From Reporting to Creating: Transitioning into Content Marketing

Any well-taught journalist knows that grabbing the attention of the reader is essential in our purpose. What readers want to know, and the anticipation of what they need to know, determines the news, therefore what we write about.

All forms of journalism adhere to the reader rule, but some have middlemen in between the writer and the reader. In the world of content marketing, writers are creating content with their specific client in mind first. The tone, subject matter and even the way a piece is written can vary between brands or clients, making content marketing a new experience to journalists.

CMO: Content Marketing Objectives

Journalists (especially those newer to the field) have to adjust to this sort of writing. Now, your worries don’t only consist of AP Style and the controversial Oxford comma, but also including the objectives within content marketing. 

Content marketing is still fairly new to the media world and has opened many doors for journalists. It’s all about keeping a delicate balance between advertising the brand and meeting client’s needs, while also providing valuable and engaging information to the reader. In this sense, it is a middleman of information making sure multiple, and often competing, needs are met while laddering up to the bigger picture.

The industry is less focused on churning out quick content against demanding deadlines like journalists may be used to, and more about marrying timely information with creative content. With journalism at the root of content marketing, quality content will always rule over quantity.

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Content marketing comes in all forms depending on the client’s needs. Blogs, newsletters, print publications and social media are all platforms that need content. Certain industries rely more heavily on different outlets; for example, financial clients may focus their content on social media while senior living clients may want engaging feature content in print or blog form.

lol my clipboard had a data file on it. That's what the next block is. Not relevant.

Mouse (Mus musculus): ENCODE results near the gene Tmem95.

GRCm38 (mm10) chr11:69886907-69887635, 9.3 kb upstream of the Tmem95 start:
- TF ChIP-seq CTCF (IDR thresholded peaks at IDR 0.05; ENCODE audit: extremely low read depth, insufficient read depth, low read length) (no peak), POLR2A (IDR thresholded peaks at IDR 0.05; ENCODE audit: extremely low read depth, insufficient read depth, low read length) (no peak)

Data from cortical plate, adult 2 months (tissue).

A big difference between content marketing and the journalism we were taught in j-school is that journalists are focused on facts, while content marketers have to prioritize needs. They have to understand specific needs of the client, while also addressing the needs of the client’s target audience. 

The “S” Word: Strategy

In content marketing, measures of success are based on objectives and strategy. While writing for newspapers or magazines has its own strategy i.e. following the inverted pyramid structure and limiting your descriptive language, content marketing writing has to keep more in mind within the core of the content itself.

As a content marketer, you have to ask yourself important questions: Am I using specific SEO keywords to help optimize this content? How well is this article highlighting my client’s objectives? What role does this specific piece of content play in the overall content strategy?

When it comes down to it, the client’s vision and goals, the current competitive landscape of the industry, and the select windows of opportunity within a specific platform will determine the content strategy. Updating and optimizing content frequently across different platforms isn’t just efficient in the digital space, it is expected. In this way, you can create, manage, and moderate the content to see what is working and what isn’t.